“We all know that public schools have met the needs well, but with today’s generation we have to meet them in a different way,” Duke said. “From the moment the students and staff step into our building, it’s not going to look or feel like any other building in the district. Students are going to be immersed in technology all day long; technology with a purpose.

“Teachers are going to spend a lot of time front-loading lesson plans, and then students take charge for their own instructional day, and teachers become facilitators,” she added.

Students will also become involved in community-based service projects through partnerships with higher education and civic and other organizations, Duke said.

“Part of what will take place at our campus is that one Saturday a month, students, parents and staff will be involved in some sort of public service,” she said. “Sometimes, it will be involved in getting students prepared for college, but most of the time it will be community service related.”

It is that aspect of HAPS that attracted Duke from a professional perspective after 25 years in public education dealing with college and career preparation.

“That is where civic organizations come into play,” she said. “Civic organizations and stakeholders in the community are going to be called upon to share with our children the pathways that are going to become available to them to have careers that don’t necessarily come to mind when you think about doing a job in Southwest Arkansas.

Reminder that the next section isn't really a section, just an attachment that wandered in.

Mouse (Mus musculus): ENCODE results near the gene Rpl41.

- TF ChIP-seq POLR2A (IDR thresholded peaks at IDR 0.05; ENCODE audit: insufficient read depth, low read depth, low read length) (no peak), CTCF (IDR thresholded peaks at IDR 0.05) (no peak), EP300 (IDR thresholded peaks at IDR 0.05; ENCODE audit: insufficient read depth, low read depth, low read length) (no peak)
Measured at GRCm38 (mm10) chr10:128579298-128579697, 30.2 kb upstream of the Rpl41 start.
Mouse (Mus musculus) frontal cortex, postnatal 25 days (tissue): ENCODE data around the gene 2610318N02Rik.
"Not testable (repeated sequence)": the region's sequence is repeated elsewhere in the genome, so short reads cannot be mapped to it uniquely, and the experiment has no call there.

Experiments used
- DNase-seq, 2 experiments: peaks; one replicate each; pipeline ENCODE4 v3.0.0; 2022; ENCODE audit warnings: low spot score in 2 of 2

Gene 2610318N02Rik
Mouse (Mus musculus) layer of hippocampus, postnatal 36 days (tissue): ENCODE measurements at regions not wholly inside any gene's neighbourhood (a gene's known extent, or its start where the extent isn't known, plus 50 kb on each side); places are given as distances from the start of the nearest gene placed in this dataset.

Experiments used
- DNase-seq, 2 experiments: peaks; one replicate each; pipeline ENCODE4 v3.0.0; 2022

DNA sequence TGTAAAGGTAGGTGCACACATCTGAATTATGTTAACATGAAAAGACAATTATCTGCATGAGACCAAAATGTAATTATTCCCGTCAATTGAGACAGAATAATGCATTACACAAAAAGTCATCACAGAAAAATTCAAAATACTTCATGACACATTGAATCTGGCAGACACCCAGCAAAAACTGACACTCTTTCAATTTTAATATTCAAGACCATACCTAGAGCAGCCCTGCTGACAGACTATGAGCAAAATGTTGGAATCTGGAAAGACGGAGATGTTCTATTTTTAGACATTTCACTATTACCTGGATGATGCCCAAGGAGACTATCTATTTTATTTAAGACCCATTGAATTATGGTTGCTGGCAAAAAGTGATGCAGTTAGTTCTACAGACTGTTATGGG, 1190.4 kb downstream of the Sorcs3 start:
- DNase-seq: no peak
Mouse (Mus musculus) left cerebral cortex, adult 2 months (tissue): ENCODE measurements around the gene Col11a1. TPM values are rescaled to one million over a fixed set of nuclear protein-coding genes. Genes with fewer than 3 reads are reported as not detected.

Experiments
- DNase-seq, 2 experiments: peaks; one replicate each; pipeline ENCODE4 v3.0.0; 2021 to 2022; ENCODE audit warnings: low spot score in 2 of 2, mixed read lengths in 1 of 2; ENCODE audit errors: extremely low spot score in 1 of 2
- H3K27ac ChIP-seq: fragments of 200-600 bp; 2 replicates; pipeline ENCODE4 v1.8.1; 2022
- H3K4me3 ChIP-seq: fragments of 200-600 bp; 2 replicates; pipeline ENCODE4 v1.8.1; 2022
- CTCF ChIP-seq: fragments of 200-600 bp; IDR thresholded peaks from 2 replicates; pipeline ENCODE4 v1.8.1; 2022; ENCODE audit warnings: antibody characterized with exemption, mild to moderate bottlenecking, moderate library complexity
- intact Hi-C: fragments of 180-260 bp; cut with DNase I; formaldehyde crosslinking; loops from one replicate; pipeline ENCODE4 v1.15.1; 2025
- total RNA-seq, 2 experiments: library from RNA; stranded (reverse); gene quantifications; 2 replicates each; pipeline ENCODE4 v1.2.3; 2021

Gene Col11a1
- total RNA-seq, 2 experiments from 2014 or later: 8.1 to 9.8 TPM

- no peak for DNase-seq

“Now that we can telecommute, and do those kinds of things, you’re not bound by a brick and mortar job,” Duke explained.

Acceptance letters for the first 157 students at HAPS were mailed Wednesday.

“After you receive that letter, you have until June 16 to accept that invitation from us; then, you will come to school and we will go through the student compact and the parent compact for each student on our campus,” Duke said.

Once enrollment is completed, classes will begin on Aug. 15.

A unique aspect of the HAPS model will be its connection with the William Jefferson Clinton School of Public Service in Little Rock, Duke said.

“Part of the graduate program at the Clinton School of Public Service is that over two college courses, students have to do 300 hours of field placement,” she said. “That means they come into a community and set up a program or a project utilizing students in a community.”

The HAPS campus has been identified as a likely field project campus, Duke said.

“We feel that, if not in the fall semester, then in the spring semester, students that are in a practicum situation at the Clinton school may be assigned to come here and do part of their practicum,” she said. “If they have students who are from this region of the state, they will try to assign them here, so that it’s not a hindrance for them to travel back and forth.”

Duke is committed to the academic goal that underlies the HAPS model.

“When they leave us in the ninth grade, if they are not at a 19 on the ACT or 83 on Compass, they will be knocking on that door, and they are there by the end of their ninth grade year,” she said.